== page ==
The summer season is usually marked by cookouts, beach parties and plenty of good food. Because of COVID-19 precautions, this summer may look a little different. However, most of the people in my life are still looking forward to the yummy food part.

Cookouts can present an interesting blend of healthy and not-so-healthy foods. You might have greasy burgers or high-fat hot dogs in white rolls served beside fresh watermelon or grilled veggies. As such, I like to think that cookouts are a great opportunity to add some new healthy dishes to your family’s diet.

July is also prime farmers’ market season. There is so much fresh produce available this time of year! And so many ways to eat it. Snack on fresh snap peas, munch on just-picked berries, grill peppers and onions, or put together a colorful salad. The variety of fruits and veggies available this time of year pairs perfectly with my desire to serve healthy dishes.

For my own family’s upcoming cookout, I am planning to make one of my favorite summer side dishes, strawberry and cucumber salad. This crisp and colorful salad is topped with a yummy yogurt-based dressing. It comes together quickly and can be served fresh, though I like it best when it has chilled for an hour or two. It keeps for a few days in the fridge, but be aware that the juice from the strawberries will slowly tint the entire dish red. If you’re looking for a nice presentation, I recommend mixing it up fresh.

This salad is delightful to me in so many ways. It brings back memories of strawberry picking when I was a kid. I still enjoy this today! I remember spending lots of time in my Nona’s kitchen, washing and processing the berries to make jam. I also recall growing our own cucumbers in the garden, and the satisfying snap as you twist a ripe cuke off the stem.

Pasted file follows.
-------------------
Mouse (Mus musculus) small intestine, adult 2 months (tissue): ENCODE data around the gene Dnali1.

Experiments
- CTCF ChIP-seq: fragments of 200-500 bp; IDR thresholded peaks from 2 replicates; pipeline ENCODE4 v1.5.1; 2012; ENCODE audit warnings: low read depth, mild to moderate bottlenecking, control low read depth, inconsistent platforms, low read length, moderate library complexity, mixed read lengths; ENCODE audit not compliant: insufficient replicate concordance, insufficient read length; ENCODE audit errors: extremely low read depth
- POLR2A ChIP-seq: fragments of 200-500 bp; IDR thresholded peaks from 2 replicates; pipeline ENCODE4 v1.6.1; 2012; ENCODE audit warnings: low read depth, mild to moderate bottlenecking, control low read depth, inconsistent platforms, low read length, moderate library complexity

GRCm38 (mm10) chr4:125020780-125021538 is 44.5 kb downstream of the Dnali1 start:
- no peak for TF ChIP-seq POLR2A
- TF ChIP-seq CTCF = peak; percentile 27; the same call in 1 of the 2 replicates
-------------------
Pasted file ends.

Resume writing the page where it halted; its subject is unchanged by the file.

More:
This dish is also quite nutritious. Strawberries and cucumbers are both low in calories and sugar. They also provide water. Yes, that's right, you can increase your water intake by eating fruits and veggies like cucumbers, berries, even watermelon! This is a great trick for a hot summer day, or for folks who may find it difficult to drink plenty of water throughout the day.

Strawberries are a good source of vitamin C, fiber and folate. Our bodies need vitamin C for a strong immune system, folate for energy and fiber to help us stay regular. Plus, they taste great! Cucumbers also provide fiber without excess calories and sugar. They are a good source of vitamin K, which we need in order for our blood to clot properly.

Poppy seeds are particularly high in minerals and B vitamins, nutrients that our bodies use in countless ways. Poppy seeds also provide fiber, protein, and heart-healthy fat.

Finally, the yogurt in this recipe adds calcium and vitamin D for strong bones, and active bacterial cultures for gut health. This salad really packs a nutrition punch!

The recipe below makes six 2/3-cup servings. Each serving provides 50 calories with 1.5 grams of fat, 10 grams of carbohydrates, 7 grams of sugar and 1 gram of protein. I hope you find the time to try this dish out soon, and that you love it as much as I do!

Strawberry Cucumber Salad

2 tablespoons nonfat or low-fat plain yogurt

4 teaspoons apple cider vinegar

1 tablespoon honey or brown sugar

1/4-teaspoon onion powder

1/4-teaspoon prepared mustard

1/4-teaspoon salt

1 tablespoon lemon juice

1-1/2 teaspoons oil

3/4-teaspoon poppy seeds (optional)

2 cups strawberries, sliced

2-1/2 cups cucumber, sliced thinly into rounds

Directions: In a small bowl, combine yogurt, vinegar, honey, onion powder, mustard, salt, lemon juice, oil and poppy seeds (if using). Mix well. Gently mix the dressing with the strawberries and cucumbers until evenly coated. Refrigerate leftovers within 2 hours.

Note: Honey is not recommended for children younger than 1 year old.

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If you’re interested in learning more about healthy cooking that saves you money, check out Facebook @cceniagaracounty or email jah625@cornell.edu. For more tips and tricks and to find virtual classes, visit www.SNAPEDNY.org . Supplemental Nutrition Assistance Program, funded by USDA, provides nutrition assistance to people with low income. To find out more, call 1-800-352-8401.

Sarah Martin is an Eat Smart New York nutritionist with Cornell Cooperative Extension in Niagara County. 

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